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The Boston Phoenix Sweet Hereafter

John Brown's buddy marches on.

By Peter Keough

MAY 4, 1998: 

CLOUDSPLITTER, By Russell Banks. HarperFlamingo, 758 pages, $27.50.

A new century looms, and major American novelists seem determined to clear the decks of the last three. Philip Roth with American Pastoral, Thomas Pynchon with Mason & Dixon, and Don DeLillo with Underground have wrestled with a new national epic, hoping to turn out this century's Great American Novel.

Enjoying long overdue stature thanks to Atom Egoyan's brilliant, Oscar-nominated adaptation of his The Sweet Hereafter, and with Paul Schrader's filming of his Affliction awaiting release, Russell Banks is in prime position to deliver his own magnum opus on the American experience. Cloudsplitter, a massive account of the career of John Brown -- abolitionist, guerrilla warrior, and martyr -- illuminates the racial and religious, social and sexual storm clouds that scourge this country with the author's own preoccupations: male fecklessness and violence, society's stark divisions and unlikely reconciliations, the harsh alchemy between parents and their progeny. Although nagged by occasional orotundity, Cloudsplitter is a work equal to its subject: towering, relentless, as unconsoling as tragedy and as compelling as a hymn.

True to his tradition of tormented sons and fathers, Banks (who will read this Saturday at the Harvard Square Book Festival) tells the tale from the point of view of Owen Brown, his father's fiercest lieutenant, and by his account here his father's secret sharer and betrayer. It's the turn of a different century, 40 years after the fiasco at Harpers Ferry, and Miss Mayo, an assistant to Oswald Garrison Villard as he worked on the seminal Brown biography John Brown: A Biography Fifty Years After, has solicited Owen's help on the project. Owen has rudely dismissed her but, as the book opens, has reconsidered.

The result is a Proustian outpouring of his share in some of America's most formative and perilous decades, by the side of one its most enigmatic figures, John Brown. The elder Brown emerges not so much the protagonist as part of the setting, a monolith like the Adirondack peak Mount Tahawus, or "Cloudsplitter," that presided over the Brown family homestead in upper New York State. At times, too, he is a clueless fool deluded by competing harebrained schemes for social revolution and business ventures. Both modes are disastrous, with the former having the effect of convulsing the nation in Civil War.

The instigator of all this, though, Owen insists, was himself. In a portentous preamble he argues that his "character is the context without which his father's truth will not be comprehended," whether it go marching on or not. All was due to his subversive manipulation of the Old Man. "I nonetheless became . . . like Iago," he concludes. "Father was my white-skinned Othello."

Owen's motive? Envy, perhaps, at being under his father's shadow, or resentment at the compulsion to participate in a quixotic crusade at the expense of a normal life. Mostly, though, he is driven by fascination with and revulsion for the race he seeks to emancipate. In one of the novel's boldest strokes, Banks plumbs the nexus of envy, wrath, and homoerotic desire underlying Owen's abolitionist mania. Its focus is Lyman Epps, a freed slave helping the Browns with the Underground Railroad. Owen's relationship with Lyman is part Huck and Jim, part Cain and Abel, a volatile mix of sibling rivalry and sexual attraction (nominally directed at Lyman's wife) that explodes into the narrator's first act of perfidy. As Owen explains,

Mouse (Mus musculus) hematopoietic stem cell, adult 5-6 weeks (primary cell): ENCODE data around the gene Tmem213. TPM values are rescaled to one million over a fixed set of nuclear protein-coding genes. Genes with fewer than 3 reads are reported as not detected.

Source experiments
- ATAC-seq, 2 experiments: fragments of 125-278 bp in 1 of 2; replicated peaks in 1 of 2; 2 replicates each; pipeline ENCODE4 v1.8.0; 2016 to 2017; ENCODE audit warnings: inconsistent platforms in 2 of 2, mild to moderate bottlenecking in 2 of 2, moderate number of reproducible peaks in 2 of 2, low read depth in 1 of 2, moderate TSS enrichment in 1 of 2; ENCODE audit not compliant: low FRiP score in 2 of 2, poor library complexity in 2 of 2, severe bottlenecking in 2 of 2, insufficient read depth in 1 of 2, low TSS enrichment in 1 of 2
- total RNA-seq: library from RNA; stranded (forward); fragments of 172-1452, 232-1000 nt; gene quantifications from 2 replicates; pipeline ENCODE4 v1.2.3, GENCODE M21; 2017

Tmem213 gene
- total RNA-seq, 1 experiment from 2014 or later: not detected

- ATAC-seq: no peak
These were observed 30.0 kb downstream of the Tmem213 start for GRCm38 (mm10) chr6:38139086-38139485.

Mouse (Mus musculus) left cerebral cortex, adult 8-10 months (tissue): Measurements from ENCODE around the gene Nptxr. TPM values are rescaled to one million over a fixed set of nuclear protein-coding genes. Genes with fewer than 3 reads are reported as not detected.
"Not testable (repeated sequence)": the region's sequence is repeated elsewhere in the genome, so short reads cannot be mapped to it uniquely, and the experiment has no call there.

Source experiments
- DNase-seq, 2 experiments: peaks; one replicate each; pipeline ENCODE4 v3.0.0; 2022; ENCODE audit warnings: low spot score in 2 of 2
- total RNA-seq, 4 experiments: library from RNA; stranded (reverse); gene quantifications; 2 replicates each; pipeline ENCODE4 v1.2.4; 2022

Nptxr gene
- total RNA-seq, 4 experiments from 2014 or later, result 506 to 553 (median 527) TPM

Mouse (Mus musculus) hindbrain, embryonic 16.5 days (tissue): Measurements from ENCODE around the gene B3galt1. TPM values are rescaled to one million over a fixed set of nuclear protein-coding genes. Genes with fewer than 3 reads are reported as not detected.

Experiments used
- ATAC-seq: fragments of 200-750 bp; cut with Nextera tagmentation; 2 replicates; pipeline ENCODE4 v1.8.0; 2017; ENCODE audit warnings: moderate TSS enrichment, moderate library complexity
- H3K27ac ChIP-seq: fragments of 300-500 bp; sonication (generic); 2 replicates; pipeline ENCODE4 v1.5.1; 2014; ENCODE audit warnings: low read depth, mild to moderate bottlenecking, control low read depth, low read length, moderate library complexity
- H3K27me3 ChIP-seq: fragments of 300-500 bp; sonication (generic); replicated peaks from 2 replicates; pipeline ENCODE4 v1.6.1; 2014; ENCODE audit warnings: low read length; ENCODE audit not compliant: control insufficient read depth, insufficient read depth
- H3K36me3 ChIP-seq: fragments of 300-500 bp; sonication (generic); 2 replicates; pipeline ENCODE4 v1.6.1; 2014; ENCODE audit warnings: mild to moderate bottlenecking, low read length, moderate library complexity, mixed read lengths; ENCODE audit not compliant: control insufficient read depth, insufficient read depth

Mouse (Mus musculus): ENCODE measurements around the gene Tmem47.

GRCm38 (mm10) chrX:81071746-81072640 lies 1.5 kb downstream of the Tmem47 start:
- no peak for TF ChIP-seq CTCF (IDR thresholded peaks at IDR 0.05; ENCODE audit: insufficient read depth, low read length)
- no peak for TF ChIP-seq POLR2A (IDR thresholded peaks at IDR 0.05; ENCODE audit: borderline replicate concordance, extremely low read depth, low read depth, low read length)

. . . whenever I became aware of my whiteness, I became ashamed . . . For on those occasions when I became enraged by my inability to overcome my weakness, I directed my anger, not at myself, as I should have, but against the person whose race made me conscious of my race. . . .
With its teasing allusions to the Browns' contemporary, Herman Melville, beginning with an epigraph that is the same quote from Job that ends Moby Dick (" . . . and I only am escaped alone to tell thee"), Cloudsplitter can be taken as a hunt not for the Great White Whale but for the not-so-great white race.

After Owen's tortured fulminations about his and his father's intentions, pathologies, and responsibilities, the actual bursting of the storm clouds comes as vivid anticlimax. The coldblooded butchery of five unarmed boys and men at Pottawatamie during the fight over Kansas reeks of shame and pathos; the "apotheosis" at Harpers Ferry, where the elder Brown seized a federal armory with a handful of followers and awaited a slave uprising he knew would never take place, unfolds with farcical inevitability.

In the end the book is a fiction, a tale spun by a self-admitted liar in a futile, Beckett-like effort to fill the void. "I am now no more than these words," Owen admits, "sentences, episodes, and chapters of my past." He proceeds finally to deconstruct his own text, and himself. His father, the mighty Cloudsplitter, has divided the nebulous indifference of history only to have it merge again. As always, the artist, Banks, like Job's messengers of imponderable woe, gets the last word.

Visit the Harvard Square Book Festival Web site at www.bookfestival.com.

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